I earned £100,000-plus as a freelance journalist for a substantial part of my near-40-year career.
I have held section-head roles both as an employed and self-employed journalist, been launch editor and news desk trouble-shooter, supplied early-morning news digests for specialist online publications coordinating a team of other journalists, and written three books.
The news digests helped me scale my business, and make a margin on other people’s work, which boosted my earnings.
I am nothing special: I work hard, have a good news nose, and can spot bullshit from 100 miles. A modicum of skill proved helpful, along with a hatred of injustice, and an ability to work 18-hour days. Luck, too, and the relationships I cultivated, and timing, played essential roles.
None of it came easily. I suffered substantial deafness from birth, which I hid during my career for as long as possible, from as many people as possible, aided by great lip-reading skills and interpretation of body language.
My speech was delayed and I stuttered well into my 20s. It made interviewing on the telephone a challenge to say the least – but I coped, just about.
I have a genetic disposition to crippling anxiety and depression, which parental “nurture” exacerbated. Mum’s cancer, and subsequent death when I was 14, played a major role in discombobulating me, as did her propensity in my early childhood to play good-cop/bad-cop. She suffered extreme mood swings.
I developed an addiction to Valium after mum died. I was hardly set for journalism super-stardom in the mould of Piers Morgan.
However, I more than made up for my weaknesses with a terrier personality: Give me a bone and I would rip your arm off before I would let you take it from me—one of the most important qualifications, along with a good memory, if you are going to earn big money as a freelancer or independent.
I did not need to be a household name to earn six figures as an independent journalist. Nor did I need lots of qualifications. All I needed was an overwhelming fear of destitution, a hunger for news, and an instinct for seeing an angle in, ostensibly, even the most mundane.
Independent journalism is not particularly glamorous in most cases. I was chained to my desk, but typing away. My dog sleeping at my feet, and cockatoo on my shoulder, beat working in someone else’s office.
I earned more over the totality of my career and for years at a time than I ever imagined, helped by the right mentors who had my back, great timing in terms of capitalising on new technology, and my own tenacity and determination to succeed.
My news hunger is instinctual. The hunger for news cannot be taught. The technical skills can but technical skills without hunger will not bring long-term success.
I had an endgame: I saved into a pension, boosting it during peak-earning years between 1998 and 2010.
Turning 57 in October 2019 was the fulfilment of a dream. I moved with my wife and critters from crime-ridden north London to a tiny village in West Wales, by the beach and the coastal path.
I am living my dream, and writing what I want to write when I want to write – for the pure love.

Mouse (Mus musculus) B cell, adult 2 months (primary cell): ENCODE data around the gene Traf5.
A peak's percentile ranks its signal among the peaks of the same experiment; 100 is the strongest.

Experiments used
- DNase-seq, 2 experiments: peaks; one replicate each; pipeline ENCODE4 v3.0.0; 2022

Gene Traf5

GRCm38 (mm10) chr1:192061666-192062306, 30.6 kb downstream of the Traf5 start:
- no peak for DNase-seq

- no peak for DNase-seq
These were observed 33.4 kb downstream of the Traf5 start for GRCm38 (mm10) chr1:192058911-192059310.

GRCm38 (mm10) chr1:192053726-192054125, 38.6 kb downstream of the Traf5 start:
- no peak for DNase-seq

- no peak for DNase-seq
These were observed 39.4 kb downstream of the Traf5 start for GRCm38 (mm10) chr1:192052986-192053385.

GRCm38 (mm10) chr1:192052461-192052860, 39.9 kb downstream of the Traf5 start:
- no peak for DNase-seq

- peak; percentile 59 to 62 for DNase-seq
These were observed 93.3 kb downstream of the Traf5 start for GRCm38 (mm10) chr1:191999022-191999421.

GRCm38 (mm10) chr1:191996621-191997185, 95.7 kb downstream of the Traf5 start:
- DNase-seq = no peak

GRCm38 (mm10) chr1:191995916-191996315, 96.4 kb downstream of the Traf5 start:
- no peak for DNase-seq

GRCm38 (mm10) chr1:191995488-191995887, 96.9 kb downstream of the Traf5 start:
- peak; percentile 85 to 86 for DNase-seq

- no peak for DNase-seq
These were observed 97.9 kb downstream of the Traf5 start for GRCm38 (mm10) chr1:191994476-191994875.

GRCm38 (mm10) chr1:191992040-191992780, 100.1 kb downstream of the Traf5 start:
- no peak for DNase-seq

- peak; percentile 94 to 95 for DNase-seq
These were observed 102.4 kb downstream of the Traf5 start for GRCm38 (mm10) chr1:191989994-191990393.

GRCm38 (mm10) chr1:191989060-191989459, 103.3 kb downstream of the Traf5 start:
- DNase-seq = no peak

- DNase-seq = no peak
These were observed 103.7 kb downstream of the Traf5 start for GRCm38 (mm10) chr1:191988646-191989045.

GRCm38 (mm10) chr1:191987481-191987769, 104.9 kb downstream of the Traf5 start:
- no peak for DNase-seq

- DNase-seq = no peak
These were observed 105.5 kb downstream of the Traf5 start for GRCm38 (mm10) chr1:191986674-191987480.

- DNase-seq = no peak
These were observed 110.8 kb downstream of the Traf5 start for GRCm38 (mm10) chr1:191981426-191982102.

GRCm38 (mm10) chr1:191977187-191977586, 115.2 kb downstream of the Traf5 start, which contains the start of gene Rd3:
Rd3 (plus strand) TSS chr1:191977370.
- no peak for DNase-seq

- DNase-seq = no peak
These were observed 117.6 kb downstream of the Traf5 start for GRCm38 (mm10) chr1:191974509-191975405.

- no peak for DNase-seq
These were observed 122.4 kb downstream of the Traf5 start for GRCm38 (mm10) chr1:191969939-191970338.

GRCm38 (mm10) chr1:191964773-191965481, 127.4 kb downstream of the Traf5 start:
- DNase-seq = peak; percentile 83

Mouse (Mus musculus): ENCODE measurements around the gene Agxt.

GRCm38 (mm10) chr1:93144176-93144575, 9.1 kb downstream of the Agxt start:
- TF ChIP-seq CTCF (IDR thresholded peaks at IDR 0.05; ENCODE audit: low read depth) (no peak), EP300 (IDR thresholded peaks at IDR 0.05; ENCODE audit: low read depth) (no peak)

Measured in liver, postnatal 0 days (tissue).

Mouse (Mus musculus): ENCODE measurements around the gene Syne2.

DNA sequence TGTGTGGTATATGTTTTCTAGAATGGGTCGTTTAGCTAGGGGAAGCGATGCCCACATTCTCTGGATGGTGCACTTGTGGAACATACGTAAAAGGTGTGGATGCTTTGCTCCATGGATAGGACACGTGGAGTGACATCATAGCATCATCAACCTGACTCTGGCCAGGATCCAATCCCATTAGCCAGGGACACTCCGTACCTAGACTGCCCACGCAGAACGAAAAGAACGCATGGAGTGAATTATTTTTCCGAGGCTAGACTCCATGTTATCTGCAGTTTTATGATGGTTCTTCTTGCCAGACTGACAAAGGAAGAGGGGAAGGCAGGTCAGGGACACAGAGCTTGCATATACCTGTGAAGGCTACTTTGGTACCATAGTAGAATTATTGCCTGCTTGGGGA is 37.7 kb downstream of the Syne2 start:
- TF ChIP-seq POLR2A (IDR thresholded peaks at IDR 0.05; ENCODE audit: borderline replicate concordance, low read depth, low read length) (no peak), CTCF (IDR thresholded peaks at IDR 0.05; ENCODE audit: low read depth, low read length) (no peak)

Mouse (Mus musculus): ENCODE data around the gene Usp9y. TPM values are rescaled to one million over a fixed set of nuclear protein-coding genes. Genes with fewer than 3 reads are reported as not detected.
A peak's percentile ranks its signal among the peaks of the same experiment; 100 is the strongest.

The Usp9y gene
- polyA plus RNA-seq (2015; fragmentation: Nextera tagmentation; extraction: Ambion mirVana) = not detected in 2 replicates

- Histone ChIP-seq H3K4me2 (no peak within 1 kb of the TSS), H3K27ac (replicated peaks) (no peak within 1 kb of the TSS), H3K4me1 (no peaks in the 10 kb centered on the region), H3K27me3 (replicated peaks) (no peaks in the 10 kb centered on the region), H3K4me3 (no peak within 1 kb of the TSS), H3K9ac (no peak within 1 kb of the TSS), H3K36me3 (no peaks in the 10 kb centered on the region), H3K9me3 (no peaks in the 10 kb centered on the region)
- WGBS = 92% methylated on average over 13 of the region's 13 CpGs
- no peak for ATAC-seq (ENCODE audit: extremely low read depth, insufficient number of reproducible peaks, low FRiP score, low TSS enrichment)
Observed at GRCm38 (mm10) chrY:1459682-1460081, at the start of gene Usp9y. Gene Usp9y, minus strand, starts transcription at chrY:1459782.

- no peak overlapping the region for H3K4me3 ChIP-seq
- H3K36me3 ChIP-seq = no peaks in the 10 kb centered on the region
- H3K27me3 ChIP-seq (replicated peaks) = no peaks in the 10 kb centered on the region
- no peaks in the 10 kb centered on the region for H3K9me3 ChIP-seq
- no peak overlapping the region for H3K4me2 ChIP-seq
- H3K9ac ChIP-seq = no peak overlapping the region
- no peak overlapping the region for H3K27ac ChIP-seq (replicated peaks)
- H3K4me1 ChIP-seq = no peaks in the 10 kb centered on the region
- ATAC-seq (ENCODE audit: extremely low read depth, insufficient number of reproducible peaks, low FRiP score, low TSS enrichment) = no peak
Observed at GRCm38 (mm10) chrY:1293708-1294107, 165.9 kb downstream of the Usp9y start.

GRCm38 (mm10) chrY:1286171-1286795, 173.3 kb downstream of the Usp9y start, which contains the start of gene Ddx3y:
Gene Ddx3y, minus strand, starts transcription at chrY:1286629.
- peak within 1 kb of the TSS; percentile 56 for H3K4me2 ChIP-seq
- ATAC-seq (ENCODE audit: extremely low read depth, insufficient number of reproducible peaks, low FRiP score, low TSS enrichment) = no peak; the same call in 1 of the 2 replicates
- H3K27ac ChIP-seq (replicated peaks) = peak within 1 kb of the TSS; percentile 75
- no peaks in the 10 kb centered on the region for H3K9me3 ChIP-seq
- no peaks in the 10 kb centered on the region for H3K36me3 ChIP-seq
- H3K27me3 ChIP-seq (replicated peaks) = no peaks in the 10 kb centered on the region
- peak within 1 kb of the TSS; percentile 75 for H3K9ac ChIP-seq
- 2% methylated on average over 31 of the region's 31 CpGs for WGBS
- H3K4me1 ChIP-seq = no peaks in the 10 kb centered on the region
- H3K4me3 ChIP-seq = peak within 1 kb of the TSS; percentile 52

If I can do it, you can, too, with the right attitude and commitment.
You can read my full story in The Bounty Writer – How to Earn Six Figures as an Independent Freelance Journalist, available from all popular channels or direct from the publisher The Bounty Writer: How to Earn Six Figures as an Independent Freelance Journalist – Beachy Books.
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Andrew Don, trading as editorial director of Don’s Hard News, is a multi-disciplined media service with the emphasis on news, business, features, analysis, online news digests and leader writing. Andrew Don is a former managing editor of Peach Report, he launched award-winning magazine SalonFocus and has specialist knowledge of the grocery sector. He is a published author. Media outlets in which his work has appeared include: The Independent/Independent on Sunday, Financial Times, The Sunday Telegraph, The Observer, The Guardian, London Evening Standard, The Sun, The Daily Express, The Daily Mirror, Financial Times Food Business, The Sunday Times, The Publican’s Morning Advertiser, The Grocer, Property Week, Restaurant Magazine, Asian Business (contributing business editor), Retail World (Consultant Editor), UK Editor Food & Drink Daily, Estates Gazette Interactive, Chemical News & Intelligence, Farmers Weekly Interactive, Independent Travel News, Press Gazette, Home & Family and Retail Week among many others. Also published under the pseudonym of Jason Andrews in The Independent and The Guardian. Andrew Don is author of paperbacks The Bounty Writer, Fathers Feel Too, and an e-novella, Virtuality.
7.625 STRATEGIES IN EVERY BEST-SELLER - Revised and Expanded Edition
At this moment, thousands of would-be authors are slaving away on their keyboards, dreaming of literary success. But their efforts won’t count for much. Of all those manuscripts, trade book editors will sign up only a slim fraction.
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Read more here:
90+ DAYS OF PROMOTING YOUR BOOK ONLINE: Your Book's Daily Marketing Plan by Angela Hoy and Richard Hoy
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QUERY LETTERS THAT WORKED! Real Queries That Landed $2K+ Writing Assignments
Peek over the shoulders of highly successful freelance writers to see how they earn thousands per article! The query letter is the key!
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- Your Rights As a "Freelancer"
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